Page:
On the 4th December another victim of imprudent daring fell. Two young men, named Sartin and Northcote, were searching for a lost bullock on horseback; at the Henui river, Taranaki, a volley was fired at them from the page 226bush, Sartin fell, and immediately after a party of natives ran from behind a furze hedge and tomahawked him. Northcote escaped and brought the news to town. A party of the 12th, with Militia and Volunteers, went to recover the body which had received three bullets in the back and side, and was hacked about the head and legs. Sartin's brother was previously killed at the L pah.

It was understood that seven parties of the natives were out, round New Plymouth, to carry on a guerilla warfare.

About this time, his Excellency the Governor received from the Secretary of State for the Colonies an approval of the measures he had adopted, with regard to hostilities with the natives.

The proceedings of Wiremu Tamihana Tarapipipi,* chief of the Ngatihaua of the Waikato river, should here be noticed. He was, as I said, one of the most influential men among the natives, and long considered a friend of the Pakeha and of peace. Son of a great warrior, Te Waharoa, he was brought up by the church page 227missionaries, and was remarkable for his intelligence, and his desire for self-improvement. After long thought and deliberation, he originated the King movement, set up Te Whero Whero as king, and was considered the Také, or originator, of the Maori kingdom.

It is said that expressing to a white man one day his admiration of the manner of administrating justice among the Pakeha, the other replied "E tomo koe i raro i aku huha" "your path is through (underneath) my thighs" pointing to oppression and slavery. The proud spirit of Tarapipipi took fire at this, as it was told in Maori circles, and he lost all confidence in the Government.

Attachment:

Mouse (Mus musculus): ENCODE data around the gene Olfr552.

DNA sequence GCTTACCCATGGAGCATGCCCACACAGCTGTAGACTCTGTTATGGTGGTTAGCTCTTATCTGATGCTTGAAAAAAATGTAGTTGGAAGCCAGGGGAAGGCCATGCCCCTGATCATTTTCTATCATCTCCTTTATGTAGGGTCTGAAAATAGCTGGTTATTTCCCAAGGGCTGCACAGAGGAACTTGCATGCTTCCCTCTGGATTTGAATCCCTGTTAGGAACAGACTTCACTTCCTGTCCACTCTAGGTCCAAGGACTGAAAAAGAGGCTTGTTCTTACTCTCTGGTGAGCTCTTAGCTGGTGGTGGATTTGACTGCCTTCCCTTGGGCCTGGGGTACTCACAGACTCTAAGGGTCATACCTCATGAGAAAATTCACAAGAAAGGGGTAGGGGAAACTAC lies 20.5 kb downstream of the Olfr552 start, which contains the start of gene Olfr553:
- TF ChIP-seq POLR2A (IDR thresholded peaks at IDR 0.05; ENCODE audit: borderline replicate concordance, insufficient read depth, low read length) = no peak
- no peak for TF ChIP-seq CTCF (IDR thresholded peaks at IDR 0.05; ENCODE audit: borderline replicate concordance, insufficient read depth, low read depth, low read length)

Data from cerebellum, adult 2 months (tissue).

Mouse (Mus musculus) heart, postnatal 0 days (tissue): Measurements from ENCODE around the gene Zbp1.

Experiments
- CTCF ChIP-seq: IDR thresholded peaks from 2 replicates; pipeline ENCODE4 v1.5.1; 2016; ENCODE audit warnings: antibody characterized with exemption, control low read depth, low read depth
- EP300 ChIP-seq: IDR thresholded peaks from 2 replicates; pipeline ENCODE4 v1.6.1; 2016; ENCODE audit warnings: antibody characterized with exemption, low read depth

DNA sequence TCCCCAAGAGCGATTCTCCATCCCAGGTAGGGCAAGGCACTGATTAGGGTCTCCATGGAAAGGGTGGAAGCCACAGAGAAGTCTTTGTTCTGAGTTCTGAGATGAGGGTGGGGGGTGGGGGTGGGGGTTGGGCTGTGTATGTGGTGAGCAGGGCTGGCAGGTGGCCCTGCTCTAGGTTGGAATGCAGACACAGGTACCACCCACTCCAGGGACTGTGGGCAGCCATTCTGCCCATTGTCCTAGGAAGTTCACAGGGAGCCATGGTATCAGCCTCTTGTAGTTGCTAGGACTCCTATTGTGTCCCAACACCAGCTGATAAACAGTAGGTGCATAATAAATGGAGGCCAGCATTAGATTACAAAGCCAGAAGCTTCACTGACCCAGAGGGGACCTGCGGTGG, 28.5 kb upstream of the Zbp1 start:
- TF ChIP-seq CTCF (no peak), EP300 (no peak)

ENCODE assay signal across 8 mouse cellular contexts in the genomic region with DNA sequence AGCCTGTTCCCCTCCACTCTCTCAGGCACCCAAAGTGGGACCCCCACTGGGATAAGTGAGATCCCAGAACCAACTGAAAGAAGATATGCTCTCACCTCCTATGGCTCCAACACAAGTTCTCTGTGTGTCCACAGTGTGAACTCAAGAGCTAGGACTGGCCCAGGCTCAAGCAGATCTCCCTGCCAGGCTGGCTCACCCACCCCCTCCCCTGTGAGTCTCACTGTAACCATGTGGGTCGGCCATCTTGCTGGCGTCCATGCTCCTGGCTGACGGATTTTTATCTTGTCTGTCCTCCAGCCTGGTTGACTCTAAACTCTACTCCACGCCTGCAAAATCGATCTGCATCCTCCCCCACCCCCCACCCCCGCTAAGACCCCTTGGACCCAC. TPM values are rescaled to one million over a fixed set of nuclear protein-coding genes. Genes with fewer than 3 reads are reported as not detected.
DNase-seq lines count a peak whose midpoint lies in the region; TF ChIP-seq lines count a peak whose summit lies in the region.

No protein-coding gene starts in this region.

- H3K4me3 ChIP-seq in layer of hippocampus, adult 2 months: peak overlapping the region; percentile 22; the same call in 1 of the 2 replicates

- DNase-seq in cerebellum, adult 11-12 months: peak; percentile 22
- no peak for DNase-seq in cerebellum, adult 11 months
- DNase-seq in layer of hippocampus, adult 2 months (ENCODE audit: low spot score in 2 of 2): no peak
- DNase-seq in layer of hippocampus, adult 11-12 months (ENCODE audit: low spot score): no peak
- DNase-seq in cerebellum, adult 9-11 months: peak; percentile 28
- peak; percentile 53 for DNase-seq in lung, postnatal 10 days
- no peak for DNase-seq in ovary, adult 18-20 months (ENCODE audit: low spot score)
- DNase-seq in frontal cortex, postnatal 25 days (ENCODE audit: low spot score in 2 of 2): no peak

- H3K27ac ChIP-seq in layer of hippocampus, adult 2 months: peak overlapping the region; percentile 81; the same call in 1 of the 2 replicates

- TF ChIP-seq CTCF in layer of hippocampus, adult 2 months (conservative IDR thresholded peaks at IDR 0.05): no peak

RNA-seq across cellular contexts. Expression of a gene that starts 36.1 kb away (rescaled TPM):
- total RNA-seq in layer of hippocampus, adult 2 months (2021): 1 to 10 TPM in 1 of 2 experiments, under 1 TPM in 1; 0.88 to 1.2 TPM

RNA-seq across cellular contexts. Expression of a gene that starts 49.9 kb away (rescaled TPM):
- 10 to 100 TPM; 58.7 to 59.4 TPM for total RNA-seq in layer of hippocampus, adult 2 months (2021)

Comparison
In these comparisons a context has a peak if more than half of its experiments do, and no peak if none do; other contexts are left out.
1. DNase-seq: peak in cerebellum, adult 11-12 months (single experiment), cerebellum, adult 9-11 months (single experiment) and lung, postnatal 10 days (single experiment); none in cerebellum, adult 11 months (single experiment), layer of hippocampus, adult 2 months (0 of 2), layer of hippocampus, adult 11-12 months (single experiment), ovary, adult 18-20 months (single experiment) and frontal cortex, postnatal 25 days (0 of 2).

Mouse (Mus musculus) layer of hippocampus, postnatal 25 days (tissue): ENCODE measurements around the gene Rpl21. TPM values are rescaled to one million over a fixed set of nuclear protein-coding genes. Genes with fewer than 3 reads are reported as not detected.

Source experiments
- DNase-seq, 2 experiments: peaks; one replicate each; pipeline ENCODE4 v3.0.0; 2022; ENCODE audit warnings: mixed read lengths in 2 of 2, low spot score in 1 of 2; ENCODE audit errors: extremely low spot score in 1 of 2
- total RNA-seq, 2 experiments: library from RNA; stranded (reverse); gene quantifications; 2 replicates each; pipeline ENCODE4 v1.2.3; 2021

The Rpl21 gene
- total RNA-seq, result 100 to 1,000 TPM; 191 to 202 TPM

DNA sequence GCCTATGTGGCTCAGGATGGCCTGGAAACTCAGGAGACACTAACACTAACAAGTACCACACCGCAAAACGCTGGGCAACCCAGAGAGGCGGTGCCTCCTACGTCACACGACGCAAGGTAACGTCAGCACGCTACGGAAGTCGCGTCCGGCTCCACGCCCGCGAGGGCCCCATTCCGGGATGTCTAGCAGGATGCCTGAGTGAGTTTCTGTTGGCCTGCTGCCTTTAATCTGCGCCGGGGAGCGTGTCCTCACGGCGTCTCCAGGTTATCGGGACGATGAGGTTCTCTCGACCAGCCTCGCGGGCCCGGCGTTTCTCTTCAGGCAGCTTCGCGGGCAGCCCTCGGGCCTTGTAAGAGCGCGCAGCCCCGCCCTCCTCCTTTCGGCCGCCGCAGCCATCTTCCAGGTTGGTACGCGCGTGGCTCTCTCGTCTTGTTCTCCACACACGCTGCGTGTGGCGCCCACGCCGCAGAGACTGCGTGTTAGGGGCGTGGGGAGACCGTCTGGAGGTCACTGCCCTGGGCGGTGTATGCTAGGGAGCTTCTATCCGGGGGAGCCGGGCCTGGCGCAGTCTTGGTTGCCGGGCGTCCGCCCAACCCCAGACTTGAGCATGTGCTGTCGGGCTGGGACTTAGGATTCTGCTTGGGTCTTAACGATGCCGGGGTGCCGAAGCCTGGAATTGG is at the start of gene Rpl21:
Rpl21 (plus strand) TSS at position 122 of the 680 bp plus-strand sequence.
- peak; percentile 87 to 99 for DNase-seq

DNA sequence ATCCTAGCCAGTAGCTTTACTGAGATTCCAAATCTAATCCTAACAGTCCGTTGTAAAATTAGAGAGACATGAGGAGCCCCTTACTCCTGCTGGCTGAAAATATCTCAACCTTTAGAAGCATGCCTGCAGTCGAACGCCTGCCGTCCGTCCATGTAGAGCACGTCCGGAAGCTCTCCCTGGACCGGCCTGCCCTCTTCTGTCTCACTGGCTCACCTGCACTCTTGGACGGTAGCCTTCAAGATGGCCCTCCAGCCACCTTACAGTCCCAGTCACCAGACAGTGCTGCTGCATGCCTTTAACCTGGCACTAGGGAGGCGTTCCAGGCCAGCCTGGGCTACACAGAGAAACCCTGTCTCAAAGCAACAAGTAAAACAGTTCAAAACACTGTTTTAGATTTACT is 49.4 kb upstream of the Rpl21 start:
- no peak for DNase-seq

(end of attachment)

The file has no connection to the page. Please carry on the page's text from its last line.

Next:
A singular document from the new King Matatuera and Wiremu Tamihana was promulgated about the beginning of December, it professed a desire to promote peace about the Waikato river, to put an end to plunder and to let the Europeans, already settled there, remain without molestation. "If a Maori were killed by a European," it said, "he was to be searched out and killed for the Maori, and no other man sacrificed. The same if a European was killed by a Maori, one man to die for this page 228and not many as was the custom. These are the laws we have made with respect to Taranaki and the Waikatos going to fight there, it is not wrong our fighting there because it is clear for right (for the land question?) for the Pakeha and Maori to fight there. Respecting the Maories going to Auckland, it has been tapued (made sacred), there shall be no fighting there."

This I clearly understood from the zealous missionary in the Waikato, Archdeacon Maunsell, when I went on a mission towards the Waikato country to inspect the stockades at Drury and Papakura. "Auckland is tapued as long as you don't send soldiers this way."

Another wing of the 14th arrived by the "Boanerges," in command of Major Dwyer, K.M., K.L.H. and three hundred men were sent to Wellington under him, and two hundred to Napier under Captain Barnes; one hundred more were afterwards sent there, Captain Vivian's company, which arrived by the "Savilla."